My what a difference a month makes. In early May Democrats were already breaking out the champagne and congratulating themselves on their good fortune. Donald Trump had just won the crucial state of Indiana handily, forcing his last two challengers—Gov. John Kasich and Sen. Ted Cruz—out of the race, and Hillary Clinton was a mathematical sure thing in her intra-party squabble with Sen. Bernie Sanders. Democrats breathed a sigh of relief and sat back for for what would inevitably be a smooth ride to the White House.
Establishment Democrats were convinced that they had Republicans right where they wanted them. Surely, Clinton could get past her email troubles and unify the party, but even if she couldn’t, Trump would push enough Republican voters away that it wouldn’t matter. A CNN/ORC poll released on May 4 seemed to confirm that narrative. The poll showed the real estate mogul trailing the lifetime politician by a whopping 13 percentage points, her largest lead since the previous summer.
But then the wheels started to come off the Hillary Express. The problems began when Bernie Sanders refused to hand over the race to Clinton, instead opting to further crank up the rhetoric with the goal of “inflicting a heavy blow on Hillary Clinton in California.” His demand for a revolution was taken literally by his supporters at the Nevada Democrat convention, where they threw chairs, started fights, booed party officials, and even threatened death to the party chairwoman.
Rather than disavow the behavior Sanders issued a press release saying that the “Democratic Party has a choice,” which essentially boiled down to his brand of radicalism or Clinton’s status quo, which is “dependent on big-money campaign contributions” and is defined by “limited participation and limited energy.”
The conflict between Sanders’ and the Democrat Party structure roils on, and the face of that fight has become Debbie Wasserman Schultz. Liberal pundits have long called for the Democrat chairwoman’s ouster, citing her decision to put a thumb on the scale in favor of Hillary Clinton, as evidenced by a dearth of debates, her decision to suspend Sanders’ access to the DNC’s voter file, and the selection of Clinton-friendly delegates for the convention’s standing committees. But now, given the need to ultimately win over Sanders’ supporters, party leaders may be forced to shop for a new party leader at the worst possible moment. The Hill reports:
Democrats on Capitol Hill are discussing whether Rep. Debbie Wasserman Schultz should step down as Democratic National Committee (DNC) chairwoman before the party’s national convention in July.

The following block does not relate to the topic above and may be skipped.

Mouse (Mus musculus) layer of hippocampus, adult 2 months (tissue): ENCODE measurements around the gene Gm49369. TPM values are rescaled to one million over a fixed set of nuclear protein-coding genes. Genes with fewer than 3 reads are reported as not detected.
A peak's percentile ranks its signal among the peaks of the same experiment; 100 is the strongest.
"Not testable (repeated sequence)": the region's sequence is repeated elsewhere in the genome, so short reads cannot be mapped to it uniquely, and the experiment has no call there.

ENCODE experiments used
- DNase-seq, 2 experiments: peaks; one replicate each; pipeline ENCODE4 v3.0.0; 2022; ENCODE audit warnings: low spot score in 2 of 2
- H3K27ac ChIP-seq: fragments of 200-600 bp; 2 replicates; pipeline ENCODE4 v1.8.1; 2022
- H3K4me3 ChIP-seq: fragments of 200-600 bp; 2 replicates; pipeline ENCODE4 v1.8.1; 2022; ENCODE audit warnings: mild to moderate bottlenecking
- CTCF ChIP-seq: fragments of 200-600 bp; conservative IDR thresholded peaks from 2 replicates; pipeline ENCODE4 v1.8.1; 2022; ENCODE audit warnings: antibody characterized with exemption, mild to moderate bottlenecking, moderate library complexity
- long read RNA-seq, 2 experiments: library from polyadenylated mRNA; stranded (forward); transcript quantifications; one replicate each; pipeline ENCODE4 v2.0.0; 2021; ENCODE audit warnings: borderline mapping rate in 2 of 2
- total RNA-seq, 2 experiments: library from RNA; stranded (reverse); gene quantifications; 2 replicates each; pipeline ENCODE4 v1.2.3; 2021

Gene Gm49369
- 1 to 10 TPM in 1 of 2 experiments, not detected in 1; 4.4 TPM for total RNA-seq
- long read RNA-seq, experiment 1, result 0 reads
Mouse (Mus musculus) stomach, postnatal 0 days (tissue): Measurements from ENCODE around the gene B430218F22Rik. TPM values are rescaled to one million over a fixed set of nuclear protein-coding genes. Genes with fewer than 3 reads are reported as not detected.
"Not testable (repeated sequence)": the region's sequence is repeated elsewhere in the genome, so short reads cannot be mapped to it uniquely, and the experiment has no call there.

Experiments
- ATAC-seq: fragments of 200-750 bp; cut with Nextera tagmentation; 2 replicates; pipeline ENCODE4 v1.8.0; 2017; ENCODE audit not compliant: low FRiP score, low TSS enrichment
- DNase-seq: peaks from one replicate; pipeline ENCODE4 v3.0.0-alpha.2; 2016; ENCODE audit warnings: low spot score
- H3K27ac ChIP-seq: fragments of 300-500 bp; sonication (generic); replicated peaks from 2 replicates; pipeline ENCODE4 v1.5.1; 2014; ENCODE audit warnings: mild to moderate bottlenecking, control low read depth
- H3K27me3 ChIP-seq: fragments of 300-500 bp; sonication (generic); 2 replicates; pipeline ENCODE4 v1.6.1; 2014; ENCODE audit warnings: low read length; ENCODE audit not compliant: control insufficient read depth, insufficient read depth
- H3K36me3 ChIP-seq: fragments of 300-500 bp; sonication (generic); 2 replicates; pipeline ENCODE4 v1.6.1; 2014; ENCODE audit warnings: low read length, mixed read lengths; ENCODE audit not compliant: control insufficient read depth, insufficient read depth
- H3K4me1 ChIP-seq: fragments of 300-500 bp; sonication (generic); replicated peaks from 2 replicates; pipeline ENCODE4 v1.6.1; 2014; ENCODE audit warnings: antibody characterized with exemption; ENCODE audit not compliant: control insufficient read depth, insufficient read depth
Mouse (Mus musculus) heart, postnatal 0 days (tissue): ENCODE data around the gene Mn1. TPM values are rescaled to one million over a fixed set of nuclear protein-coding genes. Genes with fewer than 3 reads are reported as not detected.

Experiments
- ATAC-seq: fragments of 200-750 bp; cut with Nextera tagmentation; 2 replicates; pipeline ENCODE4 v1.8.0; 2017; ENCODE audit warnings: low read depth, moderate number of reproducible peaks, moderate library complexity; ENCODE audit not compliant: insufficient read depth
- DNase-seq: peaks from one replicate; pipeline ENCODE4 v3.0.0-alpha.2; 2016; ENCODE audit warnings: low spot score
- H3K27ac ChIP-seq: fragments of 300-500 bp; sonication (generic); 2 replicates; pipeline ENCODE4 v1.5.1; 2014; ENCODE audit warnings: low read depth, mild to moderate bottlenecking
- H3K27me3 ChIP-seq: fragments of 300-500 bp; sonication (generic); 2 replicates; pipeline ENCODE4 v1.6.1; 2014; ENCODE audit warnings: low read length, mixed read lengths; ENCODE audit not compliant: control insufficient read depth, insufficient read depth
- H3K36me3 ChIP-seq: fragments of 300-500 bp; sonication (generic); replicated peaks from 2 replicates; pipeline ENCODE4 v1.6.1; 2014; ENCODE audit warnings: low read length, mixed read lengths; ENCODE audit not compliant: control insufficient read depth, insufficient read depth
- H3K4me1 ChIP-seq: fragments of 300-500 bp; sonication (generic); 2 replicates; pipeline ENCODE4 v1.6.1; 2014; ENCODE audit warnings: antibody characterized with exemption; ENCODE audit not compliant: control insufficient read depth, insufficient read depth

Democrats backing likely presidential nominee Hillary Clinton worry Wasserman Schultz has become too divisive a figure to unify the party in 2016, which they say is crucial to defeating presumptive GOP nominee Donald Trump in November.
“There have been a lot of meetings over the past 48 hours about what color plate do we deliver Debbie Wasserman Schultz’s head on,” said one pro-Clinton Democratic senator.
“I don’t see how she can continue to the election. How can she open the convention? Sanders supporters would go nuts,” said the lawmaker, who requested anonymity because of the sensitive nature of the discussions.
Of course, none of this would really matter if Clinton was as good of a candidate as Wasserman Schultz apparently believed her to be. Instead, Democrats increasingly appear left with a wounded candidate who can’t stop shooting herself in the foot.
Clinton’s latest trouble is a damning report by the inspector general at the Department of State, who was tasked by John Kerry with looking into former secretaries’ email habits. The report ended up directly contradicting Clinton’s version of events and painted her as a secretive rulebreaked, and confirmed voters’ fears that she isn’t trustworthy.
Even before that report hit the headlines, Clinton’s head-to-head matchup with Trump was looking like a much tougher race than it did just a month earlier. The three most recent polls have Trump up by 3 points, Clinton up by 3 points, and Trump up by 2 points, respectively, all of which represent huge anti-Clinton swings in voter sentiment.
Clinton’s polling woes extend to California, the site of the penultimate Democratic primary, and an absolute must-win for the presumptive nominee. The most recent poll shows the race to be a statistical dead heat, a dramatic turn of events given recent polls showing Clinton with a comfortable double digit lead. As if anyone needed further proof of her tarnished stature in the Golden State, Clinton refused Sanders’ offer to a final televised debate. At this point she knows she has nowhere to go but down. Of course that’s not to say that she’s hit anywhere near rock bottom yet. After all, just imagine how embarrassing it would be for Clinton and Democrats to have her lose the party’s most important, and largest state the same day that she’ll “win” the national nomination.
The fact that that’s even a possibility shows how far and how fast Clinton has fallen. For Democrats who popped the champagne and let the confetti fly upon news that Trump was the GOP nominee, they now realize the mess that they have on their hands, and they are desperate for ways to clean it up.